A rare peak through the trees, exposing the location of tomorrow’s overnight base was a little daunting – it really didn’t look very close at all – but some fun rope bridges and amazing epiphytes took my mind off the fact that I was a very long way from civilisation at this point.
That night was my favourite evening of all. We were staying in a small hut and had the most fantastic company. Two Department of Conservation workers, who had been helicoptered in to look at Fuchsia trees; a very engaging father and son; and Derry, the hero of the Heaphy Track; were staying there with us. Derry, in his seventies, drives people’s cars to the end of the walk and then runs their keys back to them along the track. He completes the 80km walk in just a day and a half. The most modest, interesting man you will ever meet; a pure delight to spend the evening with.
Day 4 brought us incredible examples of rata trees, growing over 30m high, starting as a vine growing up an existing, unsuspecting (and later to be strangled to death) host tree. A water break was enough time for Carma to whip up an incredible watercolour of the area; how I wish I was as talented an artist.
I quite wanted to eat her school sketch book by the end of the trip; it was so gorgeous, with close ups of flowers and leaves and stunning colours throughout.
Again, the vegetation was incredibly diverse, from almost meadow-like clearings to grassy sand dunes and Nikau palm forests.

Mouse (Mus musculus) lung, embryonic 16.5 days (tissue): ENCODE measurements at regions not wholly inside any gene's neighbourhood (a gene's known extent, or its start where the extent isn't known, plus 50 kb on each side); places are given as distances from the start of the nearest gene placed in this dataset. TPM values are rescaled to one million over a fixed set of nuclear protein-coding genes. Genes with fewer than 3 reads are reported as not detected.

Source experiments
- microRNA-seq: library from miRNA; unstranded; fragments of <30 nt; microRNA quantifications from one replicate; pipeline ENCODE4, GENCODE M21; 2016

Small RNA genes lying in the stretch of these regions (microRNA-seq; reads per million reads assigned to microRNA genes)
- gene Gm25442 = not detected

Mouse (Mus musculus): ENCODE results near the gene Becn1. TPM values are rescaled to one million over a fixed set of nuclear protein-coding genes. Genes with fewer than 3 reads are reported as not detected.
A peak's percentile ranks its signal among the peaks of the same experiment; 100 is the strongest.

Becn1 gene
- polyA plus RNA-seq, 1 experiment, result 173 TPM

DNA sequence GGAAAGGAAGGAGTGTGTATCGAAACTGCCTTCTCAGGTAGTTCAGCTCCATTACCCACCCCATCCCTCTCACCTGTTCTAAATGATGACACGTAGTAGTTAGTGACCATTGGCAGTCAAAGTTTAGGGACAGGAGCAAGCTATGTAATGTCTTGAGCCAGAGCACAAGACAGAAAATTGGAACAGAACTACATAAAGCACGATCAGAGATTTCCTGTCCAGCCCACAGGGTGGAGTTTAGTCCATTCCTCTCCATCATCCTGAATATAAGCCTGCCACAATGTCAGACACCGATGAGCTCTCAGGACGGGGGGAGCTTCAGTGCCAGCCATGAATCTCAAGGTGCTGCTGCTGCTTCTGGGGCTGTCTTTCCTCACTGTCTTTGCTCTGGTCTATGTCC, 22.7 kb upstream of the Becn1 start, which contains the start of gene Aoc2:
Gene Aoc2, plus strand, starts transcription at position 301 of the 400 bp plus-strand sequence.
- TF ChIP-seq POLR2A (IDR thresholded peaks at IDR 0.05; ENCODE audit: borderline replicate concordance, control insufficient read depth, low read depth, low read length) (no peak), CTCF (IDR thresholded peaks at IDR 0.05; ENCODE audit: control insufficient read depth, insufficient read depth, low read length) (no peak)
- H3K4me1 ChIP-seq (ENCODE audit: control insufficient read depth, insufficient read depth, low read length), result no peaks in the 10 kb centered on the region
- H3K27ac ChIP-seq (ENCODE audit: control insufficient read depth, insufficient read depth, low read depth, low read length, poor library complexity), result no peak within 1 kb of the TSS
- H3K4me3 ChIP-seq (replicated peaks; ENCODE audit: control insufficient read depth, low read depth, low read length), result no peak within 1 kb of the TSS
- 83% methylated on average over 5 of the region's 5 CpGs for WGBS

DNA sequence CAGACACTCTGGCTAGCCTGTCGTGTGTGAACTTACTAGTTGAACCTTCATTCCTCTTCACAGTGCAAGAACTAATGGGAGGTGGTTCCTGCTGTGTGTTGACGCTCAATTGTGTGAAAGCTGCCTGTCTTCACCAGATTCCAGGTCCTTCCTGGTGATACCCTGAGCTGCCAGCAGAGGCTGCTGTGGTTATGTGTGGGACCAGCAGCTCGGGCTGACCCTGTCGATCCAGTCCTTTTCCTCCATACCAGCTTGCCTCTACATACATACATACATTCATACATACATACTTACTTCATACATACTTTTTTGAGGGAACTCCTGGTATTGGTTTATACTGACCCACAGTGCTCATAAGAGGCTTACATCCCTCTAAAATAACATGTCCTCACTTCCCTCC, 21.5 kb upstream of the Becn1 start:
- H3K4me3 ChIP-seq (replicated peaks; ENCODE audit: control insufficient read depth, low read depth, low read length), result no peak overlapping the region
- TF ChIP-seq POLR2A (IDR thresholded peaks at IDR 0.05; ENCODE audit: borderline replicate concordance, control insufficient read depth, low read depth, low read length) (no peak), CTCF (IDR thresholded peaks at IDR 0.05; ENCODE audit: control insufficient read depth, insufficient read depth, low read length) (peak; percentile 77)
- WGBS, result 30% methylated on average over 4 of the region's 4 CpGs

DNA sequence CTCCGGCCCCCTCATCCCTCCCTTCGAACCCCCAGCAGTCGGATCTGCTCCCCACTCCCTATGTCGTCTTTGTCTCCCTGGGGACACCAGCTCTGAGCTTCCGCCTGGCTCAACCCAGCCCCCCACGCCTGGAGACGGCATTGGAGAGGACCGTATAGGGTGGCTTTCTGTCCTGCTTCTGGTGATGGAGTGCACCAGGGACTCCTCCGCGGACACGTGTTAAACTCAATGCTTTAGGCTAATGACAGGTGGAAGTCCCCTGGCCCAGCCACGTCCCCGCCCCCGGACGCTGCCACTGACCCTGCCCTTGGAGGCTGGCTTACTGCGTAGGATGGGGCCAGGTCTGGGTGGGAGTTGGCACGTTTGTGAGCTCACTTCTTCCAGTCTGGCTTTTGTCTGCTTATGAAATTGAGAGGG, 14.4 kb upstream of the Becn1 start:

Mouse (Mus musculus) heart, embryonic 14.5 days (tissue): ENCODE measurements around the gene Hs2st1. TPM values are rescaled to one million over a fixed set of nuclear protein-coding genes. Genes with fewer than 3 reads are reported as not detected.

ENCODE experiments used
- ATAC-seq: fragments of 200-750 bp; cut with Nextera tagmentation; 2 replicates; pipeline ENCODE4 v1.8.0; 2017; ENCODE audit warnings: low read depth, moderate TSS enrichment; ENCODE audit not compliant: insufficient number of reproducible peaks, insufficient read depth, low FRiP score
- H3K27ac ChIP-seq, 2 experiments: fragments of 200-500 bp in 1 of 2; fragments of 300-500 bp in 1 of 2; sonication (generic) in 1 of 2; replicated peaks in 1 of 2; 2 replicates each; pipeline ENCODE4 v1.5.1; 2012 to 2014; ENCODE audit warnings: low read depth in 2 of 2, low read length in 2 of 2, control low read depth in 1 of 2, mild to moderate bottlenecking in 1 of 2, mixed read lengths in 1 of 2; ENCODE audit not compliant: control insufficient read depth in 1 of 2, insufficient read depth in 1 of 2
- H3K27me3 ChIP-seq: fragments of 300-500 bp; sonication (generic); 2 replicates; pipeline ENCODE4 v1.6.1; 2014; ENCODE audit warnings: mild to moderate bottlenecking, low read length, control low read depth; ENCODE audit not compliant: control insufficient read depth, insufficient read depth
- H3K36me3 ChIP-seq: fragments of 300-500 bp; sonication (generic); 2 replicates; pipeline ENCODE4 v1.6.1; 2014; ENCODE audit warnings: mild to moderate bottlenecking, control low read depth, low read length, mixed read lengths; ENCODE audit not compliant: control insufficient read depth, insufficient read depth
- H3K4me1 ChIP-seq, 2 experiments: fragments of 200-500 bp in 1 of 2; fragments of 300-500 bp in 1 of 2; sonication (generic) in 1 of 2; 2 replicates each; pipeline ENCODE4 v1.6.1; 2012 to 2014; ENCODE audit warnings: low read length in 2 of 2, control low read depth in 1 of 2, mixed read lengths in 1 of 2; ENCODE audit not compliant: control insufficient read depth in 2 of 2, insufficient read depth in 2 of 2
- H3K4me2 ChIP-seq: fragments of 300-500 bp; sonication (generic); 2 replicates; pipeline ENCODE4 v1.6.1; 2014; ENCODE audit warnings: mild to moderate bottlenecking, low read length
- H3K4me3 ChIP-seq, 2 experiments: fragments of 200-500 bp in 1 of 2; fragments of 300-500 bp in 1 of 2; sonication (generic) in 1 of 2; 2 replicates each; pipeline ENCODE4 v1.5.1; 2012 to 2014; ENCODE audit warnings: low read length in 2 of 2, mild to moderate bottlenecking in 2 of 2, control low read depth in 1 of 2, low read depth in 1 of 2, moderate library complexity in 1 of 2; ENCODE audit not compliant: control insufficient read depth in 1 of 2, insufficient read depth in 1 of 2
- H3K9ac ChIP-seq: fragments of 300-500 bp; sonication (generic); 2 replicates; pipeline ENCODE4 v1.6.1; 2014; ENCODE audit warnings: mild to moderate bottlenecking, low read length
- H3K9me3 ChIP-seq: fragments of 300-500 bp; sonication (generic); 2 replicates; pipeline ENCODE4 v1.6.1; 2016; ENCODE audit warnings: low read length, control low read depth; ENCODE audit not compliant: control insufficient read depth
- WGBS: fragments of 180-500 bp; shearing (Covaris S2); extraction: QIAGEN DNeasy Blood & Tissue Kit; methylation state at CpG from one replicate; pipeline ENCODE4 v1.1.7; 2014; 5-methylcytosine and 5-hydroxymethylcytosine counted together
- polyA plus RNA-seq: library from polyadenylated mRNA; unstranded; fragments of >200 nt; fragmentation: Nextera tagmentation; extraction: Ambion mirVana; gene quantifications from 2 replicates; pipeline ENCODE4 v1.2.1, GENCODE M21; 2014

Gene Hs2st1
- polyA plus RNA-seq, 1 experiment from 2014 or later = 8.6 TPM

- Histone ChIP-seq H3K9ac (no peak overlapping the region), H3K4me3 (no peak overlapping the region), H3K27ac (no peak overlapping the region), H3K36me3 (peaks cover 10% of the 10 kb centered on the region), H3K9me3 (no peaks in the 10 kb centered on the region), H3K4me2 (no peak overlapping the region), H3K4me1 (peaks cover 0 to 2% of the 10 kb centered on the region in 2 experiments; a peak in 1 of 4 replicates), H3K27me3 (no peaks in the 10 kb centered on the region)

We spread out at times today, and as I walked by myself, I felt as though I was the first person to discover these forests.
I had a broad grin firmly etched on my face; quite overwhelmed by the beauty in front of me.
Now in a rainforest setting, everything was lusher than ever and we had the added spectacle of rushing streams and sandy beaches.
Despite the fact that the rain had returned, I didn’t want the walk to end. It was almost tempting to turn around and do the whole thing in reverse, but the weight of my pack told me I’d get a little hungry if I tried. I had been quite hypnotised by the magic of the forests and of the delicate (non-Australian!) tweets of the birds, at times sounding like a full orchestra playing. I still couldn’t remember most of the plant names; you have three to remember for each: the Maori name, common name and Latin name was all a bit much for me. But the feeling of walking through, over, under and around those plants for five days will stay with me forever.
It’s tricky to articulate how this inspires garden design for me. But I instinctively know that I’m a better designer for experiencing it. Subconsciously, you see how nature arranges itself; how the light produces magical effects; how beautiful, happy, healthy, thriving plants look, perfectly selected for their habitat; and how full plantings, jostling for each and every tiny space, give a wonderfully strong feeling of life.
These photos may not be enough to inspire you in your garden, but they might just be enough to inspire you to get out into nature and find some direct inspiration yourself. Not only did I come back with a clear mind, the pressures of day to day life a million miles away (and a similar number of unread emails to pick up!) but I came back refreshed in my approach to design somehow. Absorbing details of things around you can be just as powerful a learning method as reading a book; I’d thoroughly recommend taking some time out to absorb nature whenever you get the chance.